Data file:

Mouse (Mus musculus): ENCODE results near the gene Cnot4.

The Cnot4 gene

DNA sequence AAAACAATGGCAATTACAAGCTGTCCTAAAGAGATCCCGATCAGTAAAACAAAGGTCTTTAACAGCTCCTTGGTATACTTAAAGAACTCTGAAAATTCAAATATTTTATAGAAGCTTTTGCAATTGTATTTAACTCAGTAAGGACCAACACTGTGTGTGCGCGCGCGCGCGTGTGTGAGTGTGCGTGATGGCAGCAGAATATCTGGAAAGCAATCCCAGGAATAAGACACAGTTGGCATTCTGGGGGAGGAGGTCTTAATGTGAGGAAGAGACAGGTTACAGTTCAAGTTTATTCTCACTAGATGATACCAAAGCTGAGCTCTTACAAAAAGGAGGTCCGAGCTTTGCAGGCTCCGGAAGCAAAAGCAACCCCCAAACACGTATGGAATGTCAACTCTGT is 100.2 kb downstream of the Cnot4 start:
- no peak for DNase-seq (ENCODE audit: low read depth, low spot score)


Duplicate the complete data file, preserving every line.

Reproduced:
Mouse (Mus musculus): ENCODE results near the gene Cnot4.

The Cnot4 gene

DNA sequence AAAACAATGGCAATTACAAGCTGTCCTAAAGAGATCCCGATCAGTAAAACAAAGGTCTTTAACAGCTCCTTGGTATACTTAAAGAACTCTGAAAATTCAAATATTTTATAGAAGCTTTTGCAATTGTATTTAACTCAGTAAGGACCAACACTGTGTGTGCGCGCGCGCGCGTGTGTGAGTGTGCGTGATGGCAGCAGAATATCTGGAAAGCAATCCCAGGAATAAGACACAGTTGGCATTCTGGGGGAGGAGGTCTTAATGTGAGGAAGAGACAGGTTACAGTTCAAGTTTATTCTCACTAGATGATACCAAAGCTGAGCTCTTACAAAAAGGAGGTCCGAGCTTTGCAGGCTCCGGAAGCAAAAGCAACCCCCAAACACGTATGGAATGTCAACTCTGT is 100.2 kb downstream of the Cnot4 start:
- no peak for DNase-seq (ENCODE audit: low read depth, low spot score)